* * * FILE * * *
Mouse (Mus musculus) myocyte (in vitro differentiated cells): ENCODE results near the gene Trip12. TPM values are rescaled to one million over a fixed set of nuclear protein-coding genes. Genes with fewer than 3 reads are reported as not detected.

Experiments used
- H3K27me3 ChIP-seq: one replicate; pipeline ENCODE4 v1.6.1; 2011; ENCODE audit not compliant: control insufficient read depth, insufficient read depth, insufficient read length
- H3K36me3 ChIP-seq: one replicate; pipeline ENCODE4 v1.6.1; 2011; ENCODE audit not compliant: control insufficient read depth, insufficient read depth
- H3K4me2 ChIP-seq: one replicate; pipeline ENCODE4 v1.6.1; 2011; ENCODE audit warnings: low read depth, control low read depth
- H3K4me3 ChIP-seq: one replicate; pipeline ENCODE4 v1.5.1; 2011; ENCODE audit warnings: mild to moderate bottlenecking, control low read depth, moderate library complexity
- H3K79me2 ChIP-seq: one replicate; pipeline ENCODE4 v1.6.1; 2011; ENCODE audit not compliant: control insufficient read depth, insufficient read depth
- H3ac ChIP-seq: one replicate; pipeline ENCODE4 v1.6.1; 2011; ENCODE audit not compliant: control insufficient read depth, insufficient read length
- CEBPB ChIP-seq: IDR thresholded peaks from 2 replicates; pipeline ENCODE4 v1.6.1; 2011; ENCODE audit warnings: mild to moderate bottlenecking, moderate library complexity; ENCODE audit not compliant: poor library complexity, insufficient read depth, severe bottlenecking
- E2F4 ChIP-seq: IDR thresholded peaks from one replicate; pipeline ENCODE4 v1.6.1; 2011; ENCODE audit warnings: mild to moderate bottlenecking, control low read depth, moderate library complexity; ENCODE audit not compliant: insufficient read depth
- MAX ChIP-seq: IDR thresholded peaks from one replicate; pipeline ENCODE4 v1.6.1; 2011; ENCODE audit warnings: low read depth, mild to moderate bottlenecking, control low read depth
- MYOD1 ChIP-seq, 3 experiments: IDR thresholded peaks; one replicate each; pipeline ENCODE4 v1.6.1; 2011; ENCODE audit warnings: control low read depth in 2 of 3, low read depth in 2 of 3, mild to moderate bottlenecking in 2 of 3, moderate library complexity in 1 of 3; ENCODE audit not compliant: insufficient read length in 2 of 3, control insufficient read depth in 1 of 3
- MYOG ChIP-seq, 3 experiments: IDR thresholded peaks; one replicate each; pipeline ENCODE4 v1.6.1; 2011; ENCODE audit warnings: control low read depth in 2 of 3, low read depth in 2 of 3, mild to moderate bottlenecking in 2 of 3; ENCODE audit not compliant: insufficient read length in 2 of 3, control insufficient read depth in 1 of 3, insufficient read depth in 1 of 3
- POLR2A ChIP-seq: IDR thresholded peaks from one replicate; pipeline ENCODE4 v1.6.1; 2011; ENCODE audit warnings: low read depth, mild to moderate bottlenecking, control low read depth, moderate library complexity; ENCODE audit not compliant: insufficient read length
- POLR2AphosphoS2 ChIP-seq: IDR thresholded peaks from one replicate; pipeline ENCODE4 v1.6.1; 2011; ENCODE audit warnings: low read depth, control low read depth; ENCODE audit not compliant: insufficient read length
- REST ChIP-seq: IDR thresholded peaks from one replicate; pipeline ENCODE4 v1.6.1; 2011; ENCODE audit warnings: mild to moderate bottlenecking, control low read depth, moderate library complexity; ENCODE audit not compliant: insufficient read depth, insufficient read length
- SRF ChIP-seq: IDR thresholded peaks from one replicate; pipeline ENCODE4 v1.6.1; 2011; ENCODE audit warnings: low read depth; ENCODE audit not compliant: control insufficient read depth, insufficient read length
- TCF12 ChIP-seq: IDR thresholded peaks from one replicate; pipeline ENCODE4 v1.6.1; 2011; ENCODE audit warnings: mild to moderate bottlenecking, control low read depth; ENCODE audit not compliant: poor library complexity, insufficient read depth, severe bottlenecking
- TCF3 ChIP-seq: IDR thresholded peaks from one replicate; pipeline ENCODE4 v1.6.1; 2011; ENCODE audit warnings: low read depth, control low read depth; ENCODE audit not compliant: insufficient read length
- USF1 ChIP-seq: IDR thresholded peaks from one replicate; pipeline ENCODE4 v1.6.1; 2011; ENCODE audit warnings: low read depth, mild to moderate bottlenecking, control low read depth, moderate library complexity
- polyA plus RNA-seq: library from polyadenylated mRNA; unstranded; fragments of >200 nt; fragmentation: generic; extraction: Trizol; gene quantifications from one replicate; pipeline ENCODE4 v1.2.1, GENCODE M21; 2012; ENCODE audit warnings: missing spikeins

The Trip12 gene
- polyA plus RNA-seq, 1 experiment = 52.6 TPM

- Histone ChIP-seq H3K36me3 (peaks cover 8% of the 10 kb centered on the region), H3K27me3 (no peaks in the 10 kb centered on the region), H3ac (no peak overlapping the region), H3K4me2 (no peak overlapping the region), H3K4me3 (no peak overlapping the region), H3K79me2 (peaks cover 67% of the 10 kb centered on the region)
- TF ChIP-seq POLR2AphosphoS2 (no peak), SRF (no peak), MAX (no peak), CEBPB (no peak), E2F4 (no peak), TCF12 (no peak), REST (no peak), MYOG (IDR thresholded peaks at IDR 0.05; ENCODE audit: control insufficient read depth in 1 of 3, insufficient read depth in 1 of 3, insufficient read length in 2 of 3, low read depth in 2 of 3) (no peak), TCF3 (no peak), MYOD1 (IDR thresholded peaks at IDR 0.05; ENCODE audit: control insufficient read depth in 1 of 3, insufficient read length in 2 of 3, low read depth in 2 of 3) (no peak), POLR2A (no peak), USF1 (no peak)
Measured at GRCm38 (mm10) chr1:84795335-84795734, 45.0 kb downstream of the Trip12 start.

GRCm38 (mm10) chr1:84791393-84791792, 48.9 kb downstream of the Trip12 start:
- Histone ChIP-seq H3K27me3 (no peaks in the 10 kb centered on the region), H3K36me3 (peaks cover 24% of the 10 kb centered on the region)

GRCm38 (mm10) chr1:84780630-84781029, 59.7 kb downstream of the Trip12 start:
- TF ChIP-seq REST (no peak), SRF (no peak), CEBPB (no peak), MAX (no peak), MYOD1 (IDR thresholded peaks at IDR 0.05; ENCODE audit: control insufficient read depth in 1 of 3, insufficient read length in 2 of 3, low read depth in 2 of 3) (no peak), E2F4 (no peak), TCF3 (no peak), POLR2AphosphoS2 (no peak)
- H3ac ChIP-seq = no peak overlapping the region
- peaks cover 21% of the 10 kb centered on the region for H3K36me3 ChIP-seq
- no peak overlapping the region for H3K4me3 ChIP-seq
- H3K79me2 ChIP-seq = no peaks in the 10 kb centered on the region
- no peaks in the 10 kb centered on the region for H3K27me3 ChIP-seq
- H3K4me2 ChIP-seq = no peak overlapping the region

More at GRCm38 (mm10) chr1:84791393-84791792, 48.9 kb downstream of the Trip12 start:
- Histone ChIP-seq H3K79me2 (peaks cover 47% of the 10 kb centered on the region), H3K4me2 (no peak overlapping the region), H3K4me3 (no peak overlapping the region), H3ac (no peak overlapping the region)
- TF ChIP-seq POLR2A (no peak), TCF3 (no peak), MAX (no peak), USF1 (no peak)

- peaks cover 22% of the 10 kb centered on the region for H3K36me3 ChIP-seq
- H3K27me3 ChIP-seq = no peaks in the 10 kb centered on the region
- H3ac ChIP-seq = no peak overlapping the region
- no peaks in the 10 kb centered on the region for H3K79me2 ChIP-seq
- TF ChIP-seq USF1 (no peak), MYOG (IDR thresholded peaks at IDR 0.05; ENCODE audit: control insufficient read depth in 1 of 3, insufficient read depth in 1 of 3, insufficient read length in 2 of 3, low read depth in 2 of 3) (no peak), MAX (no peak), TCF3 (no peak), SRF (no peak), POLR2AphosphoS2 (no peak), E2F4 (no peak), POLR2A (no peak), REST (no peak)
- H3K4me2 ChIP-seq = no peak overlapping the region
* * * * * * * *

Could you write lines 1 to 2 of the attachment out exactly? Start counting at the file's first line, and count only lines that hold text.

Mouse (Mus musculus) myocyte (in vitro differentiated cells): ENCODE results near the gene Trip12. TPM values are rescaled to one million over a fixed set of nuclear protein-coding genes. Genes with fewer than 3 reads are reported as not detected.

Experiments used